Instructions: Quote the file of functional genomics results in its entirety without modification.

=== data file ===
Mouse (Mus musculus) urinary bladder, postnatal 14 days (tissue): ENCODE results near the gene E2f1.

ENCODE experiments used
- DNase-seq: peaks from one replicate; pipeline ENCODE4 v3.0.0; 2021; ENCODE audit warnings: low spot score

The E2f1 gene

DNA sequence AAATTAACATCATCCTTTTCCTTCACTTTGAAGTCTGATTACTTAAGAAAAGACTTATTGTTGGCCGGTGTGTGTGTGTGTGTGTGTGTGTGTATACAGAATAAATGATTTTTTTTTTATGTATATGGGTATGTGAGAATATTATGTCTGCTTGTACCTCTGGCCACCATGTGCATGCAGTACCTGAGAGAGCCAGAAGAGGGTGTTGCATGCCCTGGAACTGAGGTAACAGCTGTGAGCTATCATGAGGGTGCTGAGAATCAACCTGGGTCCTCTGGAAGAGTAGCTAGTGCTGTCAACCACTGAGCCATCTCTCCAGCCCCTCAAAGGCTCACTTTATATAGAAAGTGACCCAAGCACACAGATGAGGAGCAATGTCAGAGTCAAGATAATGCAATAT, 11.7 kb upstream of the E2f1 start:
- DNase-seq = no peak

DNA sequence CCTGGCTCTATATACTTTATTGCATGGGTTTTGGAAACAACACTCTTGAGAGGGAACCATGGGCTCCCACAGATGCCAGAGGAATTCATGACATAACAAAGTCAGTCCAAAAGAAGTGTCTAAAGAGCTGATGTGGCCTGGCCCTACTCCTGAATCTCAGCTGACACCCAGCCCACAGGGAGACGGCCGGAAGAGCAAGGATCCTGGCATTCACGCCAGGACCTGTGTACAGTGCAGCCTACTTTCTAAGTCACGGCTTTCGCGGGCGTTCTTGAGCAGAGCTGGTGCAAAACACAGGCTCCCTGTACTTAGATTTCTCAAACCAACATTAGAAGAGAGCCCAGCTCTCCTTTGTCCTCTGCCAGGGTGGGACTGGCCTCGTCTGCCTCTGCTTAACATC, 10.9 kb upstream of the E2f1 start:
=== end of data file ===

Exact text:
Mouse (Mus musculus) urinary bladder, postnatal 14 days (tissue): ENCODE results near the gene E2f1.

ENCODE experiments used
- DNase-seq: peaks from one replicate; pipeline ENCODE4 v3.0.0; 2021; ENCODE audit warnings: low spot score

The E2f1 gene

DNA sequence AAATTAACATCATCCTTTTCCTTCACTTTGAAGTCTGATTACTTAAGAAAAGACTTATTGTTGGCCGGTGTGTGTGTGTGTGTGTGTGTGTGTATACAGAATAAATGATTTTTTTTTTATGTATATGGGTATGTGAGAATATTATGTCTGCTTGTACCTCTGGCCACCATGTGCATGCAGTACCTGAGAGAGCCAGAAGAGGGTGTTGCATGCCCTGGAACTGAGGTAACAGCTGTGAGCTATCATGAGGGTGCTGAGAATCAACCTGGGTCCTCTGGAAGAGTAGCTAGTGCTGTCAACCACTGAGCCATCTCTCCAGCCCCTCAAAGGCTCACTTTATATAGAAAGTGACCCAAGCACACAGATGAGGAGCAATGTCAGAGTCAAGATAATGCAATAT, 11.7 kb upstream of the E2f1 start:
- DNase-seq = no peak

DNA sequence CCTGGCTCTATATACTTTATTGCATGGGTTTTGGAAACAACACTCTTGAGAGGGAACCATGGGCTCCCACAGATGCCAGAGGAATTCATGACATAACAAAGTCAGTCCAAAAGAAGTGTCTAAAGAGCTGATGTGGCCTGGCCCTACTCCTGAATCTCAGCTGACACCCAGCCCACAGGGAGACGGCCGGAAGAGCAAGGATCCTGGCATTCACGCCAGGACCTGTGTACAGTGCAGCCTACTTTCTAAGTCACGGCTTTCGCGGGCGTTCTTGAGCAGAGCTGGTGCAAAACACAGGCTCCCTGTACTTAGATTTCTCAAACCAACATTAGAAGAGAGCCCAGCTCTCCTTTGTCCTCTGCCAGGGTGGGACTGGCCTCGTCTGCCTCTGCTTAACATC, 10.9 kb upstream of the E2f1 start: